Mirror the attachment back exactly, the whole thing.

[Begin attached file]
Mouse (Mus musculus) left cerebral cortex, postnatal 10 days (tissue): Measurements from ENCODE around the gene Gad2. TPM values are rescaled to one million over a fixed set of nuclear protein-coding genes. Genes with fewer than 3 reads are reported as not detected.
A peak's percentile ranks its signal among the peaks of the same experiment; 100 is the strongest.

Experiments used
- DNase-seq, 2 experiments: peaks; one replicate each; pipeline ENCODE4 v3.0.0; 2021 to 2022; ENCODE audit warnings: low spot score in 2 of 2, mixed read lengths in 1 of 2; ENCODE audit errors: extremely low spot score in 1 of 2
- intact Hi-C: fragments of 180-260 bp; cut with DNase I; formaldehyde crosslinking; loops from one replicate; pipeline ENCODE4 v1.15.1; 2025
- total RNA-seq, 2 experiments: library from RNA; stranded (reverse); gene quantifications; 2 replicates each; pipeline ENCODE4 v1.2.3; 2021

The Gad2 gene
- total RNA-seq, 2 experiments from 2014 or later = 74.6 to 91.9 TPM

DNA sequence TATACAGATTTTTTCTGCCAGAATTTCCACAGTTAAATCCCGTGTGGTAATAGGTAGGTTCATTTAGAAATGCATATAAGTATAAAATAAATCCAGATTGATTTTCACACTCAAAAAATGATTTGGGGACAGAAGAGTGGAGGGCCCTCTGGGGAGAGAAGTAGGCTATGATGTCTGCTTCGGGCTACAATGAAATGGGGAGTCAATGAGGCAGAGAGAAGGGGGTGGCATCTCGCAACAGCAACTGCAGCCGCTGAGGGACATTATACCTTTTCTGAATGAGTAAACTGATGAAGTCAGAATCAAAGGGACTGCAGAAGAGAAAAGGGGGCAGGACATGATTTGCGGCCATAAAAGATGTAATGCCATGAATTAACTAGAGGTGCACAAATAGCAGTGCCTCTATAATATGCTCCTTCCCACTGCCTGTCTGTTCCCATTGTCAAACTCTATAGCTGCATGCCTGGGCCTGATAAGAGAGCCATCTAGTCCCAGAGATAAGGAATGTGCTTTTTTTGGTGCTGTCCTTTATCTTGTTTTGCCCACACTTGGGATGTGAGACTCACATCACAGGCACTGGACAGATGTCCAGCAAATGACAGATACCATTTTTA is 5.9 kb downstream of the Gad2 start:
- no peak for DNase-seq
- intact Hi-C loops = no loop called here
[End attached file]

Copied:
Mouse (Mus musculus) left cerebral cortex, postnatal 10 days (tissue): Measurements from ENCODE around the gene Gad2. TPM values are rescaled to one million over a fixed set of nuclear protein-coding genes. Genes with fewer than 3 reads are reported as not detected.
A peak's percentile ranks its signal among the peaks of the same experiment; 100 is the strongest.

Experiments used
- DNase-seq, 2 experiments: peaks; one replicate each; pipeline ENCODE4 v3.0.0; 2021 to 2022; ENCODE audit warnings: low spot score in 2 of 2, mixed read lengths in 1 of 2; ENCODE audit errors: extremely low spot score in 1 of 2
- intact Hi-C: fragments of 180-260 bp; cut with DNase I; formaldehyde crosslinking; loops from one replicate; pipeline ENCODE4 v1.15.1; 2025
- total RNA-seq, 2 experiments: library from RNA; stranded (reverse); gene quantifications; 2 replicates each; pipeline ENCODE4 v1.2.3; 2021

The Gad2 gene
- total RNA-seq, 2 experiments from 2014 or later = 74.6 to 91.9 TPM

DNA sequence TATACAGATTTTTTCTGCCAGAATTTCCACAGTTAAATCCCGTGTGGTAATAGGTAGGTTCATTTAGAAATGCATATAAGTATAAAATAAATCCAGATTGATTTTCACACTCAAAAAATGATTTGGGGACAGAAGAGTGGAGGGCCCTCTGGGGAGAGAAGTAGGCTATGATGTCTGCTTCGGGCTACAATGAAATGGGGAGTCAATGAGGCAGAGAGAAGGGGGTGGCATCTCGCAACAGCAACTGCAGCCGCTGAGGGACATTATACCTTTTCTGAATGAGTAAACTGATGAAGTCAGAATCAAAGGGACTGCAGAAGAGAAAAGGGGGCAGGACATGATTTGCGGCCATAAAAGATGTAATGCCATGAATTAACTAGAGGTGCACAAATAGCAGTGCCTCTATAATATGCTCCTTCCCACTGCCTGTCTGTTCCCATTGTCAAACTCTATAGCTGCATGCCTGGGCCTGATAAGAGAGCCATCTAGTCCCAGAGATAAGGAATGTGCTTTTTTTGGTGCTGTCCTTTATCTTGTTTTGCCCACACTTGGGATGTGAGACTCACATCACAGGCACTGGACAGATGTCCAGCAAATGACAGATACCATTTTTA is 5.9 kb downstream of the Gad2 start:
- no peak for DNase-seq
- intact Hi-C loops = no loop called here